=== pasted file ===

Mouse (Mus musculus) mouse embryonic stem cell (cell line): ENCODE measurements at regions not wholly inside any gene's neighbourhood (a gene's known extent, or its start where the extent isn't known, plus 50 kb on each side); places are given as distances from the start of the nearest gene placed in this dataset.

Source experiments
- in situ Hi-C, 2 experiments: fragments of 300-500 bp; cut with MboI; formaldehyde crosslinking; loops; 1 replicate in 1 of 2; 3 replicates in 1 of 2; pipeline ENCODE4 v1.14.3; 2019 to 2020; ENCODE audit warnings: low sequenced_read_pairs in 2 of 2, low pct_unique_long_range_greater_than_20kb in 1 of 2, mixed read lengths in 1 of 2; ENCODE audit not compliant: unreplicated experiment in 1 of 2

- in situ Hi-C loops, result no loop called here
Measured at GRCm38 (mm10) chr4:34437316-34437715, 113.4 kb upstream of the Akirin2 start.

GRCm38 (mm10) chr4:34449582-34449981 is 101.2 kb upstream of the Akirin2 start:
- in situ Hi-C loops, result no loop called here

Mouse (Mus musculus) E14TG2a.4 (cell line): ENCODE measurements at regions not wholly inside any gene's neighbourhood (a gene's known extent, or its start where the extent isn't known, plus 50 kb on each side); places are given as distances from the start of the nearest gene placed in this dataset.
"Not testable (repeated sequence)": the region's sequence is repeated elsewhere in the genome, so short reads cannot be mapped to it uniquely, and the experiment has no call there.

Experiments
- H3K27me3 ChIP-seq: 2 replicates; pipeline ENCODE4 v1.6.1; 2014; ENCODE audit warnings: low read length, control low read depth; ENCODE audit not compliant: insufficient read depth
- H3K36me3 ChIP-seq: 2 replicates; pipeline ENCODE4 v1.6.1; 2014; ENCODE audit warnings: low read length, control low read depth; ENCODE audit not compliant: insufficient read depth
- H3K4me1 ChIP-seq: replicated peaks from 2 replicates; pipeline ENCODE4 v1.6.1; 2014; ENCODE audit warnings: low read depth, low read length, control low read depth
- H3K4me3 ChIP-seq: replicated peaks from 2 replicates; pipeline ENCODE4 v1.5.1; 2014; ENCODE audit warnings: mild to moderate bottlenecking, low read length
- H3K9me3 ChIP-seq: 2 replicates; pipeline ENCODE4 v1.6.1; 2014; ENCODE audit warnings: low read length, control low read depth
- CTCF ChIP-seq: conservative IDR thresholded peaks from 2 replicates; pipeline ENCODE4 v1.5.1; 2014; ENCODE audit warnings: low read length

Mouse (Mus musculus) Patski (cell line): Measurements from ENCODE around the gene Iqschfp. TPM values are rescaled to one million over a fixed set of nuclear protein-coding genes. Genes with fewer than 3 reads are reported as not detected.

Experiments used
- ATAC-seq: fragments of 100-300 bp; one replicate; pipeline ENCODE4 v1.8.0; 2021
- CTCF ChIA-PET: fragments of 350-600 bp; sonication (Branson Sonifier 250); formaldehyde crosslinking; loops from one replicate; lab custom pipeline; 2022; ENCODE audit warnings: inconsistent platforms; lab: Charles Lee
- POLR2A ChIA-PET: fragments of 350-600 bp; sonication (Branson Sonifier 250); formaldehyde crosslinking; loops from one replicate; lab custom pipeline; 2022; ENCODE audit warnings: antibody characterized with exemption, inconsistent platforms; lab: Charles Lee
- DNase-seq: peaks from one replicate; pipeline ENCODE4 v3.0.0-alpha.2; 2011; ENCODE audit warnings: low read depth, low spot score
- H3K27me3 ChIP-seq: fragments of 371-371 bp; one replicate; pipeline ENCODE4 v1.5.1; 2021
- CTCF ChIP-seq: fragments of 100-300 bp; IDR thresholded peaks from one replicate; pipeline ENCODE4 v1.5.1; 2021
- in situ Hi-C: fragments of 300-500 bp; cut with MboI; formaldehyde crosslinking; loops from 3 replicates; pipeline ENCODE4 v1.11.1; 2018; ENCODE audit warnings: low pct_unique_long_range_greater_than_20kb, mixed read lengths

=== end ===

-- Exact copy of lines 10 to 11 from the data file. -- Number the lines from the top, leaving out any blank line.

Experiments
- H3K27me3 ChIP-seq: 2 replicates; pipeline ENCODE4 v1.6.1; 2014; ENCODE audit warnings: low read length, control low read depth; ENCODE audit not compliant: insufficient read depth